The Syndrome.

The fact that the five years of MBBS were easier as compared to the subsequent practice was only in hindsight. I really got a shock when I first had to venture into the clinics.

My first clinical posting in Medicine as a third year was stressful.

But I was not too stressed to notice that Sheeba was among the four posted with me. The days with Meena were long over. Sheeba was a small dark girl I had been interested in for a long time. She was small but shapely.

‘It is all about proportions, Jimmy,’ Sudhish had said, looking down at me from a foot taller vantage point. ‘Size is not important, at least for girls. But don’t think the same is true for guys.’ I think he had Sheeba in mind when he said that.

‘It is not only about the proportions, Sudhish,’ I could have answered. ‘It is about baby smooth skin, her shy demeanour, and eyes that laugh when she smiles.’

Till now I had never spoken to her much. This was an opportunity when we would be thrown into close proximity. We were two girls and three boys in the group.

I surveyed the opposition briefly. Sunil was a spent force as he had once been caught jumping down the wall into the ladies hostel at two in the morning, fortified with a generous dose of alcohol.

Some girls who admired that kind of thing would go for him. But I did not count Sheeba among them. Mohit was a geek, complete with thick glasses.

He was not known to be interested in anything other than studies. But that could be deceptive. It would be a mistake to ignore him, as girls like Sheeba were likely to fancy boys like Mohit who buried themselves in textbooks.

I heard Dr. Baburaj droning on in the background about feeling for the apex beat to assess heart-size and the first and second heart sounds. I had read a little about clinical examination.

But I was distracted by Sheeba, who stood right in front of me. She was so short that I could see her cleavage. But the damned overcoat hid everything else.

‘Yes, Jimmy, what is the murmur of aortic regurgitation?’ the professor asked me.

Rudely snatched back into the world of clinical examination, I stood up and gaped stupidly.

‘Presence of mind is an essential prerequisite to be a physician. And there is no substitute for diligence.’

‘Sorry, sir,’ I mumbled.

‘It would be nice if you could auscultate all thirty patients in this ward with your stethoscope and find out which ones have valve lesions. There are three such patients among them. Don’t look at the case records.’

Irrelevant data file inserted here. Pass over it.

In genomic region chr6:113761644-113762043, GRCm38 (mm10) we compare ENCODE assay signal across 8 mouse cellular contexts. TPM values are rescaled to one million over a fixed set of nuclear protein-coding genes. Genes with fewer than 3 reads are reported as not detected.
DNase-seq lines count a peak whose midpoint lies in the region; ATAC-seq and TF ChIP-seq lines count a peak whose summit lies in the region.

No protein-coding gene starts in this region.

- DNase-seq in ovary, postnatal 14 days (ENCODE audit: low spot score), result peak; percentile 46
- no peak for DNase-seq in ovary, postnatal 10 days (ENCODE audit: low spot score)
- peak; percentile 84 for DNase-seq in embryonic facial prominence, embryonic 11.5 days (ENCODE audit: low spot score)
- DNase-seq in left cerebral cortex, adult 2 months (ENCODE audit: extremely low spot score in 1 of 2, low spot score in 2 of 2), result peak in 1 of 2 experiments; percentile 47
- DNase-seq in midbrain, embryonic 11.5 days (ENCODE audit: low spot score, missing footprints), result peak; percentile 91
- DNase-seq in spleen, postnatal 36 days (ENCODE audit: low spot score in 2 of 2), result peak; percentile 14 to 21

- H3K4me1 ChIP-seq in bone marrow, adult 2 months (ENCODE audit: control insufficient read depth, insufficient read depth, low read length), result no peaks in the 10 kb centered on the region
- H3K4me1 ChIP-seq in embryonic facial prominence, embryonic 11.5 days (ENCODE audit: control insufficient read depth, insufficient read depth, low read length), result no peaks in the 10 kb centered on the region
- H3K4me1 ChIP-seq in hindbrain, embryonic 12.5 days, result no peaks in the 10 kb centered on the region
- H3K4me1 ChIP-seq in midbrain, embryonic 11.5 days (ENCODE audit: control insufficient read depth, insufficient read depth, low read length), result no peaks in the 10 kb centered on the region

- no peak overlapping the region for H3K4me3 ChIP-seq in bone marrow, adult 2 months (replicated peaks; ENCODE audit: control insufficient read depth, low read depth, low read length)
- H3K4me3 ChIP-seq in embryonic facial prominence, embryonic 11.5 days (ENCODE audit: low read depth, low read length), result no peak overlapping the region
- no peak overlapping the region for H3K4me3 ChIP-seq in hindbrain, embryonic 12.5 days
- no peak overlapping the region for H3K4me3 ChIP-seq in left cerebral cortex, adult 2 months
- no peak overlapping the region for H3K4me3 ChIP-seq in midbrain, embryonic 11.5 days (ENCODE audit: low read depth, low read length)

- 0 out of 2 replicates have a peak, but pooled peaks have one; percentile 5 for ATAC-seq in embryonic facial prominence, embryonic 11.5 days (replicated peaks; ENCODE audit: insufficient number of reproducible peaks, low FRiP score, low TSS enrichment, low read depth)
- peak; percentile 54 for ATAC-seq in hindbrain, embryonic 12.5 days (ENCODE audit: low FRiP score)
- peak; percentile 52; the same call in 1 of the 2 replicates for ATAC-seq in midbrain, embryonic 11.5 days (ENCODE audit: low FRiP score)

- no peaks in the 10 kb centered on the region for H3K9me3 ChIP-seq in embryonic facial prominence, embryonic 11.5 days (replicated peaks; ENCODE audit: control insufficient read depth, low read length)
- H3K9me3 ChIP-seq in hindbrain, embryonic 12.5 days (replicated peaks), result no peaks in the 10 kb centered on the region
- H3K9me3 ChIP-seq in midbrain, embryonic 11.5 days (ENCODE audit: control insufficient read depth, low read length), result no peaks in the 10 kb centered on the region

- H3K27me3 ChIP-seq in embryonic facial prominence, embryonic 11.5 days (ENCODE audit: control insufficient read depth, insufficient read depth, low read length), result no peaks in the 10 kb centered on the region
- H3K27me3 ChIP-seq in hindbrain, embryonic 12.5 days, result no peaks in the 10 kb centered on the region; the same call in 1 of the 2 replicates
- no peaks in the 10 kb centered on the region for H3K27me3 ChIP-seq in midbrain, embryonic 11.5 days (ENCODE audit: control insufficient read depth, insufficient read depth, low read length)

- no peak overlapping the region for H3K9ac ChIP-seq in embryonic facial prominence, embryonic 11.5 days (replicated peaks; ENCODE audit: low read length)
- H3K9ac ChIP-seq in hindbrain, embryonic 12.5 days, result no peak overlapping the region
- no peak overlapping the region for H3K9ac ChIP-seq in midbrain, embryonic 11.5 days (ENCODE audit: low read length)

After the clinical class, we had to go back for our afternoon lab work. Where was the time?

The professor looked at me with a hyper-paternal smile.

‘You can come back after five and do it. The patients will be very much here. They don’t disappear after class hours.  You may not be aware but qualified doctors work after that.’

The other four of my batchmates snickered. I was horrified to see Sheeba laughing louder than the rest, hiding her lips with her tiny hands. On top of that, she was ridiculing me.  My heart sank lower than a grazing cow’s nose.

As far as I was concerned, after-class hours were sacrosanct, strictly for lazing and fooling around with friends.  A few hours of study to break the monotony were allowed on special occasions.

After the class was over, all of us walked to the lab. I jogged to catch up with Sheeba, who was walking alone in front of me.

She acted as if she had not seen me, but allowed me to walk beside her. I bent down and said softly, ‘You should not have laughed at me, Sheeba’

You may note that I, like Jeeves, was a keen observer of the psychology of the individual.

The one great weakness of reticent girls like Sheeba was conscience. Stimulate their guilt-nerve endings, and you are through.

It had an instant effect. She stopped walking, turned and looked up at me.

‘Gee, I am sorry. I did not mean to –  The way the prof said it, it was so funny,’ she said.

I mentally cursed the man’s misplaced sense of humour. I may have looked suitably miserable, for Sheeba continued.

‘I have an audio cassette on heart sounds and murmurs. A cousin of mine got it from the US. I will give it to you. I think I have it with me now.’

She rummaged in her bag and came up with the cassette. I pocketed it.